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Question-Data-Action: Structure your work-plan

February 13th, 2011 Leave a comment Go to comments

As I’ve transformed into a consultant over the last year I’ve started structuring everything… The trick always finding the right structure. Here’s a great one!

I recently worked with a colleague who uses a work-planning structure that breaks big, wide-open questions into actionable next-steps. The Question-Data-Action framework is thorough, thought provoking, and easy to communicate with 4 simple steps:

  1. Define key questions
  2. Refine to sub-questions
  3. Determine what data is needed
  4. Identify actions to get the data

Each step gets you closer to an actionable workplan that will make your life easier and help you communicate timing and deliverables with clients and colleagues.

The 4 steps

1. Defining key questions is the first step of any pursuit. These should be the questions that sum up what are you trying to learn or accomplish. They may come from a manager or client, but ultimately defining and agreeing on a written set of key questions ensures everyone is aligned and prevents scope-creep as the project gets under-way.

2. Refining to sub-questions may or may not be necessary depending on the complexity of your key questions. Create sub questions by asking what you would need to know to answer each key question. Iterate until you’re at a set of answerable sub- (or sub-sub-) questions. You end with a tree of increasingly-specific questions. Check the tree by working your way back up. Make up answers to each question and think, “if I had the answer to each of these sub-questions, could I answer the question above?” If not, revise your questions or add new ones!

3. Determining data/analyses needed to answer each question will depend on your resources (i.e., what data/analyses will be easy), your level of rigor (i.e., how thorough do you need to be?), and your judgement (i.e., what will really help you answer the question?). Again check the needs by asking, “If I had this data (or completed this analysis), would I be able to answer the question?”

4. Identifying actions to get the data or do the analysis is the critical last-step that gives you an actionable work-plan. For each necessary piece of data or analysis, think about next steps to get it or create it. This could mean conducting primary research and analysis, searching online, tapping friends/clients/colleagues, or a host of other techniques to get your hands on what you need! Take the time here to think how long getting each piece will take.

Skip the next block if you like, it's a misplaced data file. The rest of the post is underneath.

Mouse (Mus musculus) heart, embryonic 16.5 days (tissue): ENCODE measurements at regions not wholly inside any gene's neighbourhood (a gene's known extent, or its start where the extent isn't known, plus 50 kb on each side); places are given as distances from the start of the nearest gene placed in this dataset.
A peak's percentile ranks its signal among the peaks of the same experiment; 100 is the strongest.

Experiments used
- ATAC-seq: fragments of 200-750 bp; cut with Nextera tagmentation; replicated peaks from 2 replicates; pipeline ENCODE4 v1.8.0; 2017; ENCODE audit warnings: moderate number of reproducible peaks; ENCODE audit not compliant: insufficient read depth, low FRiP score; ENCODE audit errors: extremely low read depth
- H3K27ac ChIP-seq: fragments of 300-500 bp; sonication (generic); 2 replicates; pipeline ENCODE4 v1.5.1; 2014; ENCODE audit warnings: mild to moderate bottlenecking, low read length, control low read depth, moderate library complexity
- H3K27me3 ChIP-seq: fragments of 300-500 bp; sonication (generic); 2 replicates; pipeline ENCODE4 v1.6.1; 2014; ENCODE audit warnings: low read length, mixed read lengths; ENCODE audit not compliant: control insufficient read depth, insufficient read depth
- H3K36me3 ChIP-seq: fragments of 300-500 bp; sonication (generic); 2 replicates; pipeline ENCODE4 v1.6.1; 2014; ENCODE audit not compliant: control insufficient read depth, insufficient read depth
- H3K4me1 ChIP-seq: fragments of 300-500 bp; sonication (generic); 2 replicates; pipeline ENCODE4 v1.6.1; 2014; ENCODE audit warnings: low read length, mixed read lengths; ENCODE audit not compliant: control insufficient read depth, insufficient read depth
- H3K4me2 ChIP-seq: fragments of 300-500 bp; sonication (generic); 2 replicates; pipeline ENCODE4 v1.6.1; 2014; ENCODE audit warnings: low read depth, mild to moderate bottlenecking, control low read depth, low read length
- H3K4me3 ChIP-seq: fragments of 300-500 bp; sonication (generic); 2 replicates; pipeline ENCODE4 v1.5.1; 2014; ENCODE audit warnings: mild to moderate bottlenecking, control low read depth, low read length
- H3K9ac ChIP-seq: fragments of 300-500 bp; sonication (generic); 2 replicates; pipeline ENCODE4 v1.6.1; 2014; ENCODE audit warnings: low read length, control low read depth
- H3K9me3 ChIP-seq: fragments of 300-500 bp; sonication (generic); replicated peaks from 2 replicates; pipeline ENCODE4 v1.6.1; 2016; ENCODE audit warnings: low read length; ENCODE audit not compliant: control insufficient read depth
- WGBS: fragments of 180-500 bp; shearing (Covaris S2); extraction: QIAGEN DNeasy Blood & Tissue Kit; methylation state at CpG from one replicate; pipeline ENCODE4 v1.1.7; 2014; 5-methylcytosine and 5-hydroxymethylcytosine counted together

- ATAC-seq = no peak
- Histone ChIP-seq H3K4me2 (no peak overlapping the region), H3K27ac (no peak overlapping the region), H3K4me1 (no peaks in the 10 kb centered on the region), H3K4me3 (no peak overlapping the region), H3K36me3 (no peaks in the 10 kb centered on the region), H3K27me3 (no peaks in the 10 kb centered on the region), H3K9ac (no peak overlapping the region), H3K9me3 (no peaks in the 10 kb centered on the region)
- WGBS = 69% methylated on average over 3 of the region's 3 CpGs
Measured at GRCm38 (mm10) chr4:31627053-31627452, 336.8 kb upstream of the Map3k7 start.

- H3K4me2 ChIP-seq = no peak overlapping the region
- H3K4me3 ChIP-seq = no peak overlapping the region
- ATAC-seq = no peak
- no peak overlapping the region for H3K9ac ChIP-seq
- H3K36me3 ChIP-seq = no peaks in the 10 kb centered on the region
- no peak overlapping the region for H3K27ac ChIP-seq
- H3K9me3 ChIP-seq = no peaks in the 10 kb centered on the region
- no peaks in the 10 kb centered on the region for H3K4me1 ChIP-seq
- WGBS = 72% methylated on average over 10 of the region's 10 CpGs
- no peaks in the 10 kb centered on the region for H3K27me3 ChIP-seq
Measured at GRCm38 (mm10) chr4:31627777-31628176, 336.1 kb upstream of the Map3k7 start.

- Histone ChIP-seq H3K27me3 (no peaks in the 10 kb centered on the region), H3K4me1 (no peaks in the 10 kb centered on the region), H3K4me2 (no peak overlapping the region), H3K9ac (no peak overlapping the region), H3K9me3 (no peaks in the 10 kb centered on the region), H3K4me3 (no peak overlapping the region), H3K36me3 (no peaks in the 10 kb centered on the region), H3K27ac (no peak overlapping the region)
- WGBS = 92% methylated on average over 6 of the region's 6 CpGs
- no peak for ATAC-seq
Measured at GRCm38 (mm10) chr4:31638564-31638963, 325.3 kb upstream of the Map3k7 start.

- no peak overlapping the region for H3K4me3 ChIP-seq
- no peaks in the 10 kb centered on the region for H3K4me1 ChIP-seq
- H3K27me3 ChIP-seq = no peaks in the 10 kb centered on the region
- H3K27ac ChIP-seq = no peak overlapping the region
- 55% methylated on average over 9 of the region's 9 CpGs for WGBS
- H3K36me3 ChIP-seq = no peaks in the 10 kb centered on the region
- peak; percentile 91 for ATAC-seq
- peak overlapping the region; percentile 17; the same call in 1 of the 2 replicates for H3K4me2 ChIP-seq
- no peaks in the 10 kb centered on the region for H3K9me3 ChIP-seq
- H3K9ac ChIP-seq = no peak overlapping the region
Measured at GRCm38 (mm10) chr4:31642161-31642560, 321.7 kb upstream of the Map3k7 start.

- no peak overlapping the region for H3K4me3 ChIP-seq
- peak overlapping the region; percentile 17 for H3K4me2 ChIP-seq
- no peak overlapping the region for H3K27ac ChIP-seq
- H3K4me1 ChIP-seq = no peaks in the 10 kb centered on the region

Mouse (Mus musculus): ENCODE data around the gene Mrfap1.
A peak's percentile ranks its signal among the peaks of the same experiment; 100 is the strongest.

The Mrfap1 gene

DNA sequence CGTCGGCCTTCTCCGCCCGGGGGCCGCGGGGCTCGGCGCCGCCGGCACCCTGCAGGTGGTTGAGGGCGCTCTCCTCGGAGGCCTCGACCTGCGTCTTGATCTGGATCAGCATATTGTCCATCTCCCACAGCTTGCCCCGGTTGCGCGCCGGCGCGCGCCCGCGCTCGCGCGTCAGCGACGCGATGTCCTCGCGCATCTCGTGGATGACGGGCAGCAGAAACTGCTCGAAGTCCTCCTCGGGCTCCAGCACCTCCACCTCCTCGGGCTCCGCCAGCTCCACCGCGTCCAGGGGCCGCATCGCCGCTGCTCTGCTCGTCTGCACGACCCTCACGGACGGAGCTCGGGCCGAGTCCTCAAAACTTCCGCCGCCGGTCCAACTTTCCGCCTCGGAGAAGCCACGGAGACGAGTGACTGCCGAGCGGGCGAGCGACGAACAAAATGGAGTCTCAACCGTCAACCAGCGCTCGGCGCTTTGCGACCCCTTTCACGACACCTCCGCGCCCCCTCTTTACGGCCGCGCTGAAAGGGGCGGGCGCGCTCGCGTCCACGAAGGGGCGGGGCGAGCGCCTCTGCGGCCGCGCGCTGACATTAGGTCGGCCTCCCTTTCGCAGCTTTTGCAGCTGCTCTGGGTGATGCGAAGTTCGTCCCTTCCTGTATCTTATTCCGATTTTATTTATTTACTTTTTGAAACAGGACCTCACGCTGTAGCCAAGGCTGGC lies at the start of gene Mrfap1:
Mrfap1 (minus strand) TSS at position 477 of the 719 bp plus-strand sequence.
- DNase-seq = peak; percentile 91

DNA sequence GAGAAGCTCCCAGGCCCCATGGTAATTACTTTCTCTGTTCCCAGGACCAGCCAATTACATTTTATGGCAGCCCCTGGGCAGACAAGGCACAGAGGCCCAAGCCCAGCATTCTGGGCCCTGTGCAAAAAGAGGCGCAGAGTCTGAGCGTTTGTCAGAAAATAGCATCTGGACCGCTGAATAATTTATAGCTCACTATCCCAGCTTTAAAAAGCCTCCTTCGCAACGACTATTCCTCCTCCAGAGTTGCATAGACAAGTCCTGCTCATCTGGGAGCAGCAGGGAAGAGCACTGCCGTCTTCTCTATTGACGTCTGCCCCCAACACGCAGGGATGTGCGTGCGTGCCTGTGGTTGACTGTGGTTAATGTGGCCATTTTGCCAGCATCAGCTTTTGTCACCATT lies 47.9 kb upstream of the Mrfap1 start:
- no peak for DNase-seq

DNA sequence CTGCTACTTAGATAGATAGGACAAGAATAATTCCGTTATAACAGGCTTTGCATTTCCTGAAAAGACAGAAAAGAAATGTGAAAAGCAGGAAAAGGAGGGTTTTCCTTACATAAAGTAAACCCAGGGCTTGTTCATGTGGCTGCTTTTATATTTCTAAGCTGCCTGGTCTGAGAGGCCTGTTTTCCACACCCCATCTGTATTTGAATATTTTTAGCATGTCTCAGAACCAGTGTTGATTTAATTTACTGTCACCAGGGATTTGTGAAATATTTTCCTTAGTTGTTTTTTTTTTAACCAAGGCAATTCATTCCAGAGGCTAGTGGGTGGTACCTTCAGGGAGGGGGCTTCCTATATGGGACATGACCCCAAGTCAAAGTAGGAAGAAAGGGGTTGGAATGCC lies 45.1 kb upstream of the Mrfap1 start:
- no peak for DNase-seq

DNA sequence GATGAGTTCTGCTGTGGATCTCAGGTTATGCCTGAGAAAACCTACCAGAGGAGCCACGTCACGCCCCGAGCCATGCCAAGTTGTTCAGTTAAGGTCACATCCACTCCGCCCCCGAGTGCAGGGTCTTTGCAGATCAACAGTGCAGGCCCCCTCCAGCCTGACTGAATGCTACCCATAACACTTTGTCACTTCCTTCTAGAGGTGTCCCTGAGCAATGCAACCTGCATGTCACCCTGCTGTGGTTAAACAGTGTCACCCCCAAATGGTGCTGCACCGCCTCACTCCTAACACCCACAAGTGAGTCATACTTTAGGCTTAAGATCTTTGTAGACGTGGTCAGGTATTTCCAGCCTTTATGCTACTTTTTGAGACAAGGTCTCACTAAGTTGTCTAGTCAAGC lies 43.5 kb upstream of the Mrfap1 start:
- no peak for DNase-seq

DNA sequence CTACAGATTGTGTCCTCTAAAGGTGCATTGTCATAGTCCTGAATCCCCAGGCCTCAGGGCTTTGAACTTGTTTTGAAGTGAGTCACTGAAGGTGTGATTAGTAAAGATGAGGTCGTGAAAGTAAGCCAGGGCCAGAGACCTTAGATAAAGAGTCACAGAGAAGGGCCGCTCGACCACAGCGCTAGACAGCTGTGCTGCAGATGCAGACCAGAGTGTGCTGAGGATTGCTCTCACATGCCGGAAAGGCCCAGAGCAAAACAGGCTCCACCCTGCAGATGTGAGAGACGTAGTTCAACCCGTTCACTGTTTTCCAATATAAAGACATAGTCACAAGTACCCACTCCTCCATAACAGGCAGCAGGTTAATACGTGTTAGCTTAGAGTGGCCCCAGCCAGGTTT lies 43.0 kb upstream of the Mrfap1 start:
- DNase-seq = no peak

Tips on communication

Building a workplan with this structure eases communication with your managers, direct reports, and clients because each engages at a different level.

Everyone involved in the project will benefit from the clearly defined objectives and scope that result from articulating and agreeing on key questions.

Managers and clients can engage on key-questions and sub-questions to feel confident that the team is bringing a valuable answer with an approach that makes sense. The presence of actionable next-steps and a hierarchy of questions gives the ability to predict timelines with more accuracy.

Direct reports can engage on sub-questions, data, and next steps. Sub-questions inform work-streams and facilitate delegation of work. Direct reports can then create a first-draft of the data/analysis needs and next-steps. As a manager, you can then suggest improvements and ensure the level of rigor matches available resources.

Examples

Here is a quick example answering the key question, “Where should my friends and I go to dinner?”

How will you use this? Have you had success with it, or can you suggest improvements? Put it in the comments!

  1. hongbo li
    February 25th, 2011 at 04:45 | #1

    benefit a lot. thank you.

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